Austin, Texas (March 10, 2021) — Enverus, the leading energy SaaS company, has released its latest FundamentalEdge report, Winter Reaches Texas, an objective, unbiased look back at Texas’ exceptionally cold weather beginning on Feb. 10 and the power story that left millions in the freezing dark and resulted in numerous deaths.
“The finger pointing resulting in four million without power and 70 deaths really needs to stop. There is plenty of blame to go around,” says Bernadette Johnson, senior vice president of power and renewables at Enverus.
“Texas was not prepared for this cold snap. And that’s truly unfortunate because this event looks eerily similar to what happened the first week of February 2011. During that period, an extreme cold spike led to a sharp increase in demand, several thermal generators tripped offline due to the extreme temperatures, and wind capacity was reduced due to icy conditions.
“The Electric Reliability Council of Texas (ERCOT) is getting a lot of heat for their role, but the fact that it wasn’t worse is because of those grid operators, and they deserve credit for that. If the whole grid had gone totally offline, the physical damage to power infrastructure from overwhelming the system could have taken months to repair. As chaotic as it was, the whole state was minutes away from full blackout. Restoring Texas’ grid back to full use is a delicate process. Each part of the puzzle — the generators producing power, the transmission lines that move the power, and the customers that use it — must be carefully managed. It has to balance constantly. If you bring on too many customers, then you experience another outage.
“Looking forward, no solution is perfect and likely to have costs that vary wildly. Ultimately, those costs will be borne by consumers, whether it’s homeowners, commercial businesses or industrial facilities.
“Despite what some wish, renewables will continue to be part of the electric grid. But flexibility is needed, and natural gas is the ideal fuel to back up renewables because a power generation plant can turn it on quickly and start generating power quickly. While it’s easy to blame frozen wind turbines on those who promote renewable energy, or elected officials or transmission companies or ERCOT, this is a record event. No system in the country is immune to this. Some systems are more fragile, but no system is without risk and that’s an important lesson not only for Texas but the nation.”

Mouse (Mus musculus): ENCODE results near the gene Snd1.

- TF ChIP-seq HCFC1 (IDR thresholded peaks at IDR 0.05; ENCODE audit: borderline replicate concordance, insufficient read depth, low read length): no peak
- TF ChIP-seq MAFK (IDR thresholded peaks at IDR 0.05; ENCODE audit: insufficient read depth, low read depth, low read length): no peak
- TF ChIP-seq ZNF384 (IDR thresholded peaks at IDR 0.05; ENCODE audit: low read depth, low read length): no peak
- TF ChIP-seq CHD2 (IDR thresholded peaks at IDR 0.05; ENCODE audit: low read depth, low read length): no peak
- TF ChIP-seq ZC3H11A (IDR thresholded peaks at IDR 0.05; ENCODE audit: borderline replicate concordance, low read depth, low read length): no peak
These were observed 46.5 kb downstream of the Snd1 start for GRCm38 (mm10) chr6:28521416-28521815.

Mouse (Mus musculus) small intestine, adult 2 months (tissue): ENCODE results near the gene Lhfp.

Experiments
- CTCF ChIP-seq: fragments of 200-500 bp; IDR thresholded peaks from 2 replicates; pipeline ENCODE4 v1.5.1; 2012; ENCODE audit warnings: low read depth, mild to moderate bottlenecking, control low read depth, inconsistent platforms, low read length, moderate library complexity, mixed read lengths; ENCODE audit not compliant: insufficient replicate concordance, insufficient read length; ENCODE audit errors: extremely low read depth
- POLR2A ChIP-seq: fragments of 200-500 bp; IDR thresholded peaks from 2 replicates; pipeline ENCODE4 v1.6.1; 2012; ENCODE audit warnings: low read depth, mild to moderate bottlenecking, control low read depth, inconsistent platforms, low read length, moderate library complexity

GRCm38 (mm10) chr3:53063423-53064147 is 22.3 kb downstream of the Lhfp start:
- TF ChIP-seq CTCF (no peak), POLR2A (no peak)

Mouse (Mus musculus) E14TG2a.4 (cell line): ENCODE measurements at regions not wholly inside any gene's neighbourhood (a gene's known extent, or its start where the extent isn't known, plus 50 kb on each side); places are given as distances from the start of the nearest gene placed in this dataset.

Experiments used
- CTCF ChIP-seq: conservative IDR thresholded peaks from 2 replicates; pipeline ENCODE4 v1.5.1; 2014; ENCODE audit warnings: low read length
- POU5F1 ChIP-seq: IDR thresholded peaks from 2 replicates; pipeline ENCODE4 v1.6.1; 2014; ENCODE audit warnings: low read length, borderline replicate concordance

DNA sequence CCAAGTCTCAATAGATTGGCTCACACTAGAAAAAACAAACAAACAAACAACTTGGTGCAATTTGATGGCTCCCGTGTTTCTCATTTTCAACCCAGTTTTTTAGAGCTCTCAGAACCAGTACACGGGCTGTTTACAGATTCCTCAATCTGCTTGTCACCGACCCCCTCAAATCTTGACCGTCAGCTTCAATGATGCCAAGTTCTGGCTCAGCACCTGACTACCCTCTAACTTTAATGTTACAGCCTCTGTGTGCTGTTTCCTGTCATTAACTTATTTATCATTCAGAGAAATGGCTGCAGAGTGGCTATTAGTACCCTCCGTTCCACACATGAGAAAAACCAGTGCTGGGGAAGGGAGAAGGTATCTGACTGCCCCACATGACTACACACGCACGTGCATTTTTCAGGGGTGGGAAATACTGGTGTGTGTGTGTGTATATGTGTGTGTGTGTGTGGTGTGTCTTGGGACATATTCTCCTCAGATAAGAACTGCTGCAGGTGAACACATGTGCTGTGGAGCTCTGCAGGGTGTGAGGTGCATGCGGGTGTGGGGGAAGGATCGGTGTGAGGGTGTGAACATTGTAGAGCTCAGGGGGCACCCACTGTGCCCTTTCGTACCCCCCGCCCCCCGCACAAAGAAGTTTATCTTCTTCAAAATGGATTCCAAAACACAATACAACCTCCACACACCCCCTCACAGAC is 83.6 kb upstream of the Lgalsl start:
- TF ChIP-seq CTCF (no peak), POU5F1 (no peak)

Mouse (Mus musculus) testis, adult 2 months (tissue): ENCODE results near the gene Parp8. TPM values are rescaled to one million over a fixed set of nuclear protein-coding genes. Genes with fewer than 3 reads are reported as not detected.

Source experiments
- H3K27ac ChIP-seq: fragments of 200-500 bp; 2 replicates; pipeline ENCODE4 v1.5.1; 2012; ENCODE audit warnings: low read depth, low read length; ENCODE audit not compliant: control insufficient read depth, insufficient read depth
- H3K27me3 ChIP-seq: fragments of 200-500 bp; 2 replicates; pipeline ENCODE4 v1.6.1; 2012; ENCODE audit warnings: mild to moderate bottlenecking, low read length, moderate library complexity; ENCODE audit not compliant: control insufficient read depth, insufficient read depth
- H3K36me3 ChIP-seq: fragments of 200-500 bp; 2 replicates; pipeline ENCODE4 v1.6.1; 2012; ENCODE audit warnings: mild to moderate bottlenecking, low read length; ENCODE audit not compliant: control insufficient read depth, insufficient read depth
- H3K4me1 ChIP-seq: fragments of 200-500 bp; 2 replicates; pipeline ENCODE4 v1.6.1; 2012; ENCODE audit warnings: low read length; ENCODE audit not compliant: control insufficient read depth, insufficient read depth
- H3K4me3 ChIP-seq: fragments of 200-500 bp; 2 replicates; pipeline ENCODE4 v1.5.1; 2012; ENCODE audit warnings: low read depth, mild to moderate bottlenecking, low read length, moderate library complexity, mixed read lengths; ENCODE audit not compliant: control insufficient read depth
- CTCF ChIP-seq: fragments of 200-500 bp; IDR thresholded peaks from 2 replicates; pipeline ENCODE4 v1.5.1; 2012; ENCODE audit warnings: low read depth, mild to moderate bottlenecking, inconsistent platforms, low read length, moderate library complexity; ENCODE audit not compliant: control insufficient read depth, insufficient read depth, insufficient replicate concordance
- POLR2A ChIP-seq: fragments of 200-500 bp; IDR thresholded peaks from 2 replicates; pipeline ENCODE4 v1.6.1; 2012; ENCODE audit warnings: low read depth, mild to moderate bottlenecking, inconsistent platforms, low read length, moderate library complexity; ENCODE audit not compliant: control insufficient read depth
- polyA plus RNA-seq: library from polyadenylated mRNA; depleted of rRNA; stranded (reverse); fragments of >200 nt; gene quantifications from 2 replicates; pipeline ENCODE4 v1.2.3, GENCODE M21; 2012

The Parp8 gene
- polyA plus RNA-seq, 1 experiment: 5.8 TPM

Due to the nature of this important event, Enverus is making its full report and analysis available to the press for download.
Key takeaways from the report:
- Exceptionally cold weather roiled U.S. gas and power markets in mid-February, sending gas prices across the central U.S. skyrocketing to all-time highs in the hundreds per MMBtu and many power prices to market caps. Gas production fell precipitously due to freeze-offs just as demand ramped up for both gas heat and electric heat, which at the margin overwhelmingly comes from gas-fired plants. Texas faced the most acute challenge, with its upstream gathering and processing facilities, as well as power plants largely not weatherized to the extent that those in colder climates are. Significant capacity from traditional resources was also offline within ERCOT, causing the ISO’s demand to top out in the ~47 GW range rather than the ~74 GW expected, leading to widespread blackouts and more than 4 million customers losing power.
- Based on natural gas pipeline nominations, Texas natural gas production decreased by as much as 5 Bcf/d while demand increased by about 4 Bcf/d on average during the peak of the storm. Storage withdrawals also increased; however, some facilities faced power outages and were not able to operate at optimal levels. This caused exports via LNG and pipelines to Mexico to drop significantly, extending the power outages to the neighbor country. Additionally, the supply/demand imbalance pushed gas prices in the state to record high levels reaching three digits when on-average prices trade within cents of the Henry Hub benchmark.
- Gas is the most economic dispatchable power source and provides a plurality of generation in the U.S. as well as in Texas. But wellhead, pipeline and plant reliability challenges point to questions about how big its long-term role can be in domestic power generation.
- This crisis likely will have lasting impacts. At this point it is not clear to what extent gas-fired generators had infrastructure damage preventing them from running versus a broader shortage of gas in the south-central U.S. If the former, ERCOT may face pressure to add a capacity market (as exists in PJM, ISONE and other markets), which pays operators for availability rather than just for generation, as the energy-only ERCOT market does. Solutions to the latter are more complicated and difficult, entailing broader re-regulation of upstream activity and/or top-down allocation of supplies on extreme days (such as cutting off LNG feedgas and/or industrial consumers).
Members of the media should contact Jon Haubert to schedule an interview with one of Enverus’ expert analysts.
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